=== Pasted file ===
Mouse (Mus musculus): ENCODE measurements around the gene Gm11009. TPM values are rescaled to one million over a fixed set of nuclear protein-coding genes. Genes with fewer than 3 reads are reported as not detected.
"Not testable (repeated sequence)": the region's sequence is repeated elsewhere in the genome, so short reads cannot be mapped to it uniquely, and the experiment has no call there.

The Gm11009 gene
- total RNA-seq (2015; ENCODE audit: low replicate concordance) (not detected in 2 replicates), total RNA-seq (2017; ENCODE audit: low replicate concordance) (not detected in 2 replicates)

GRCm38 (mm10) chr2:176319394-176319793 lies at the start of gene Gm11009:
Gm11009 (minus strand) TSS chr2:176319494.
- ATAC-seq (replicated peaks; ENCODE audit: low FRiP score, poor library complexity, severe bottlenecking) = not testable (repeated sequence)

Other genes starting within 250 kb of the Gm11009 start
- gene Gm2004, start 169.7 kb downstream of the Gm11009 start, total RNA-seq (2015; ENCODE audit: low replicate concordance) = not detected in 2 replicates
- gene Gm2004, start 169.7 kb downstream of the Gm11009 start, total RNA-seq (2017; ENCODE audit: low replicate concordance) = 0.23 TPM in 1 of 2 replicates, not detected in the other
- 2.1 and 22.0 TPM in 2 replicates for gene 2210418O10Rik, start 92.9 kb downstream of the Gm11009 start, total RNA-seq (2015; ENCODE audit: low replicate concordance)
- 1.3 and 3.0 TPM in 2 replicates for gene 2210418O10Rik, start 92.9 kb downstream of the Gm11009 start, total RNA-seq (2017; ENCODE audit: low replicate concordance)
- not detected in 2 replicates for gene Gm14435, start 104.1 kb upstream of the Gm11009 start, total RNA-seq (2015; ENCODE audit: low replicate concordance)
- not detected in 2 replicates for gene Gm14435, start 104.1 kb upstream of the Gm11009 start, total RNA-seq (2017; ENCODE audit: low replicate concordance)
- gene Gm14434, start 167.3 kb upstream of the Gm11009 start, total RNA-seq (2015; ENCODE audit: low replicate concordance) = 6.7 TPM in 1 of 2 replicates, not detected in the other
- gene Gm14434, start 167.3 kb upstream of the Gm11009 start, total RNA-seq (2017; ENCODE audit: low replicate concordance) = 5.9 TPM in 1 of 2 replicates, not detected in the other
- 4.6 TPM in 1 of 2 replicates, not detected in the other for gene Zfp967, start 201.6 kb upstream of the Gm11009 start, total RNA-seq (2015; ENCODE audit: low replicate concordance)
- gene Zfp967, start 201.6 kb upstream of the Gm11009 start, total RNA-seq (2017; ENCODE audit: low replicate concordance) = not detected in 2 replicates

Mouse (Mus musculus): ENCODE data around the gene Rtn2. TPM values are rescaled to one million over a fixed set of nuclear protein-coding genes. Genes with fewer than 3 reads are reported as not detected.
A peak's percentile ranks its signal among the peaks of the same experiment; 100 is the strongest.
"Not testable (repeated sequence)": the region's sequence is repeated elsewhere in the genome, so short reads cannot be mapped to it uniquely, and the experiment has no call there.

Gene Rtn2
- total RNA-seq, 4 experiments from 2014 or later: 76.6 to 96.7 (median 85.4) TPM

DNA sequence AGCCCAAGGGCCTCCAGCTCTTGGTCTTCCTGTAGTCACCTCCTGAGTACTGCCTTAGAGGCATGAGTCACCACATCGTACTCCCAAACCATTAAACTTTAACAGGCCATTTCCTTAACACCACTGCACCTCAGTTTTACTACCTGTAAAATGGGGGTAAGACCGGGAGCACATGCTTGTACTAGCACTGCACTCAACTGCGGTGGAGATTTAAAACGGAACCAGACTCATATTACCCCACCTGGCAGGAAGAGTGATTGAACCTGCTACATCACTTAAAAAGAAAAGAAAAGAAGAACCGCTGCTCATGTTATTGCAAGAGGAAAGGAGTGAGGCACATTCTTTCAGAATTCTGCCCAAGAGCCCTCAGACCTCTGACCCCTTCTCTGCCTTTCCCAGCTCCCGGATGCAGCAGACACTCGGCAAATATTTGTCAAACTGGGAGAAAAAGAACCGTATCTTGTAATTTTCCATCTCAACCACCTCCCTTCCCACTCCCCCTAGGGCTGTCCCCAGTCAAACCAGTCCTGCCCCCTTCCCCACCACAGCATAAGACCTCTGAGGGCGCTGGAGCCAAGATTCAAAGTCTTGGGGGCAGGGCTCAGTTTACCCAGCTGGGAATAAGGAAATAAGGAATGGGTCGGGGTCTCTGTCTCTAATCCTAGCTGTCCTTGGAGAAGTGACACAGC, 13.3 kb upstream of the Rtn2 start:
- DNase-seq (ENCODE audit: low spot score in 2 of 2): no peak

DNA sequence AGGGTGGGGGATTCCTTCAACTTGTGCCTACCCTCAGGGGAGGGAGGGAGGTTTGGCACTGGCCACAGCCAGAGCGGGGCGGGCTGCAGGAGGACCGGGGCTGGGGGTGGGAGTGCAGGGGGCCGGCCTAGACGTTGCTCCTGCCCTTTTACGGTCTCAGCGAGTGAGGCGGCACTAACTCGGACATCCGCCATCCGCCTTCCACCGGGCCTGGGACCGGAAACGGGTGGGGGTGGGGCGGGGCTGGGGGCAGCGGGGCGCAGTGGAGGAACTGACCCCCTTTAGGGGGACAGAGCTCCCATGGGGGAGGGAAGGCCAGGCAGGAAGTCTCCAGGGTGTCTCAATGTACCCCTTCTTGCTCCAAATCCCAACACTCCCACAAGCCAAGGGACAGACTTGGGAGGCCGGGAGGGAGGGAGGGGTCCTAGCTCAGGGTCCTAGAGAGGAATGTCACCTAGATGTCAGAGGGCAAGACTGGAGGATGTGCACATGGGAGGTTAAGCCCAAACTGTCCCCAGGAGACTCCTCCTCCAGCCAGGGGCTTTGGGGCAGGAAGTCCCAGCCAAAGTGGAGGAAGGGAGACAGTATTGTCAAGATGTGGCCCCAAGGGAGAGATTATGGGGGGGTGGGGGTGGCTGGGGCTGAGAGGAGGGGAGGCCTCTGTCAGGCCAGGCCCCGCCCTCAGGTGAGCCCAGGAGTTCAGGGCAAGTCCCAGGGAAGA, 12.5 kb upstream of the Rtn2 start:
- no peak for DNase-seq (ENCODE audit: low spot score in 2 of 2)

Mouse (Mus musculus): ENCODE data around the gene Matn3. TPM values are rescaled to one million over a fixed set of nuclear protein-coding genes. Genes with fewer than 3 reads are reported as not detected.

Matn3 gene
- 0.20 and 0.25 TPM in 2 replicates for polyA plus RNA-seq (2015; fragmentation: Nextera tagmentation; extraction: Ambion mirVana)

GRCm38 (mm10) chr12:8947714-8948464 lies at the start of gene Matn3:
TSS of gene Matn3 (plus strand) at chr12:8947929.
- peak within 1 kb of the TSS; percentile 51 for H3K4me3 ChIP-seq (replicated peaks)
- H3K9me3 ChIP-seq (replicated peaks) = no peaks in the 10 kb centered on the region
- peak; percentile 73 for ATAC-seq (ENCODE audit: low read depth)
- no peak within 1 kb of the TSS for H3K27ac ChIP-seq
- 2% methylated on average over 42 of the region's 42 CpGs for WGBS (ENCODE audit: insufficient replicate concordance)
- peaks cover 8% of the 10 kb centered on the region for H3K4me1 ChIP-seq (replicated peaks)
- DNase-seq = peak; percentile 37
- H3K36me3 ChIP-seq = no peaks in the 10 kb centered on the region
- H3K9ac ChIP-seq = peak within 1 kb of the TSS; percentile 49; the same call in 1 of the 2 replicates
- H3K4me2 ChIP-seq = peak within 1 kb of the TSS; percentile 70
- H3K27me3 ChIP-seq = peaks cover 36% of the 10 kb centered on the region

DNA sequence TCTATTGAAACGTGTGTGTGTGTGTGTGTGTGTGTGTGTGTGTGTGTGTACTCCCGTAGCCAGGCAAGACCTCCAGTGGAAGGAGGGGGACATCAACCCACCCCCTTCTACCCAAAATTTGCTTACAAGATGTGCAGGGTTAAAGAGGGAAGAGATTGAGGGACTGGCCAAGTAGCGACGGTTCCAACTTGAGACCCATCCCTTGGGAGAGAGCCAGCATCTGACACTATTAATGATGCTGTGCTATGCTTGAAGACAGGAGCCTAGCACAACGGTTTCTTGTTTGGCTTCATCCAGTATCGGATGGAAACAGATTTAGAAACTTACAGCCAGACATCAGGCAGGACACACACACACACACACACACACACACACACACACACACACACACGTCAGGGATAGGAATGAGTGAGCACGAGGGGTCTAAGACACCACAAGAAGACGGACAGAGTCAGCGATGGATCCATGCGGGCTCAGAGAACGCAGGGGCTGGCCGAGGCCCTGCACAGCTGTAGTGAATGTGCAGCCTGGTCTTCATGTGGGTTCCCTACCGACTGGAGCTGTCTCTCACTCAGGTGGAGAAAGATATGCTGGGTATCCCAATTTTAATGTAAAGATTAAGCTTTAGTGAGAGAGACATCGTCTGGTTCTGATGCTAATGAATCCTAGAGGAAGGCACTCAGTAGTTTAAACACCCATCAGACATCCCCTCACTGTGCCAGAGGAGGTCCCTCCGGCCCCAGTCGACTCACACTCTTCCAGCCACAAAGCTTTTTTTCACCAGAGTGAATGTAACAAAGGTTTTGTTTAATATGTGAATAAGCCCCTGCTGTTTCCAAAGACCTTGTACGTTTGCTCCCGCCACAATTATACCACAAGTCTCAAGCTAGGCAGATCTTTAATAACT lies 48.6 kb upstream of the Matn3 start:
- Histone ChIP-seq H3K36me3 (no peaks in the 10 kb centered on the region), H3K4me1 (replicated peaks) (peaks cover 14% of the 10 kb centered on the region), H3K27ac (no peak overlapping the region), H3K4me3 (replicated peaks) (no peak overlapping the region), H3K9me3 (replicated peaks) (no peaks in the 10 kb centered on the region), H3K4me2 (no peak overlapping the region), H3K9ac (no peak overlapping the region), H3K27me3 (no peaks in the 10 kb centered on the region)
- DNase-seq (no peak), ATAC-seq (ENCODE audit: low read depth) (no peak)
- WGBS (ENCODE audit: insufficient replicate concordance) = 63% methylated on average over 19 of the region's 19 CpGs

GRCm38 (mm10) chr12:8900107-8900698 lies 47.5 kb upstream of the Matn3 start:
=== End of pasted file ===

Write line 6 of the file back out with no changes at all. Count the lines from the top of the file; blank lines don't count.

Gm11009 (minus strand) TSS chr2:176319494.